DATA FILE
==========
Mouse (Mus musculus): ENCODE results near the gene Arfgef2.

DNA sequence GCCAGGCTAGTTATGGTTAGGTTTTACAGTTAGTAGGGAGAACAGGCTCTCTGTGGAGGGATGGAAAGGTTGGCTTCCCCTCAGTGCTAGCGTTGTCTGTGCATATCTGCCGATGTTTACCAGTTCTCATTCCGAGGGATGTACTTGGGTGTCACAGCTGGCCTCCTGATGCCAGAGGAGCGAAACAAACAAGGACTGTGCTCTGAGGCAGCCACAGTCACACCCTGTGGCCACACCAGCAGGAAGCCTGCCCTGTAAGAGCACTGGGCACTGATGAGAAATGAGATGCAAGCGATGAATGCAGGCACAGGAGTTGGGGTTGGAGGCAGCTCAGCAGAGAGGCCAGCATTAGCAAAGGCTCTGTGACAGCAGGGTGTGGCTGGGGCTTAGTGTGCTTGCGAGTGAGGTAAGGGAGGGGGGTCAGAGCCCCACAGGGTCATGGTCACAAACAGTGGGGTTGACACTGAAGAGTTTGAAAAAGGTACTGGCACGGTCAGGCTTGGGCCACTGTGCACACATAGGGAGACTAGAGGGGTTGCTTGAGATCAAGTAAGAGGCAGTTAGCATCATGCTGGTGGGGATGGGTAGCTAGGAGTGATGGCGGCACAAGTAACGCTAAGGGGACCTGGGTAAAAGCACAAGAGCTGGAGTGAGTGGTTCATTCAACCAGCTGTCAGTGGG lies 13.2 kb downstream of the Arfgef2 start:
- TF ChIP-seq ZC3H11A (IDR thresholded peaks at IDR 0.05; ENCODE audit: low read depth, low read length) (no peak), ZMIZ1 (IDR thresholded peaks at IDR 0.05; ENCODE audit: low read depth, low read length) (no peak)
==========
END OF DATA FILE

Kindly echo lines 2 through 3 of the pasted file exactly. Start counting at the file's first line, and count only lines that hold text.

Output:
DNA sequence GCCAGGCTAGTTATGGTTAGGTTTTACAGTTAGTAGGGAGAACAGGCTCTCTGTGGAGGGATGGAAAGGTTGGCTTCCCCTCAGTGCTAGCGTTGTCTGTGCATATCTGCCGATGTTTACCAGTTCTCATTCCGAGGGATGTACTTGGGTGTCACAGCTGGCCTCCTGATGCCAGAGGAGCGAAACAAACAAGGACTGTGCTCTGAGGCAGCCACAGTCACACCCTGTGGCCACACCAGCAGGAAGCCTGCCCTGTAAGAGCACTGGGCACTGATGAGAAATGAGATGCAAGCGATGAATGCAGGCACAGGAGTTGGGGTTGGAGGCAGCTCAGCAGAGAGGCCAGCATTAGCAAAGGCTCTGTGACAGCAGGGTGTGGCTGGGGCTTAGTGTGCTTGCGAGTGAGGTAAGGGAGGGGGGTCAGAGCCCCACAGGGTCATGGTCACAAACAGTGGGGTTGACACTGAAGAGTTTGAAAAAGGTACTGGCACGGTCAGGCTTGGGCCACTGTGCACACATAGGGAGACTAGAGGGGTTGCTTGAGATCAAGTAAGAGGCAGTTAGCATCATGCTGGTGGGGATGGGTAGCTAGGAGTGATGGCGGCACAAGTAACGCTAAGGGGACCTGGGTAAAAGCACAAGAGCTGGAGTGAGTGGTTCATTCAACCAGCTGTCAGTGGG lies 13.2 kb downstream of the Arfgef2 start:
- TF ChIP-seq ZC3H11A (IDR thresholded peaks at IDR 0.05; ENCODE audit: low read depth, low read length) (no peak), ZMIZ1 (IDR thresholded peaks at IDR 0.05; ENCODE audit: low read depth, low read length) (no peak)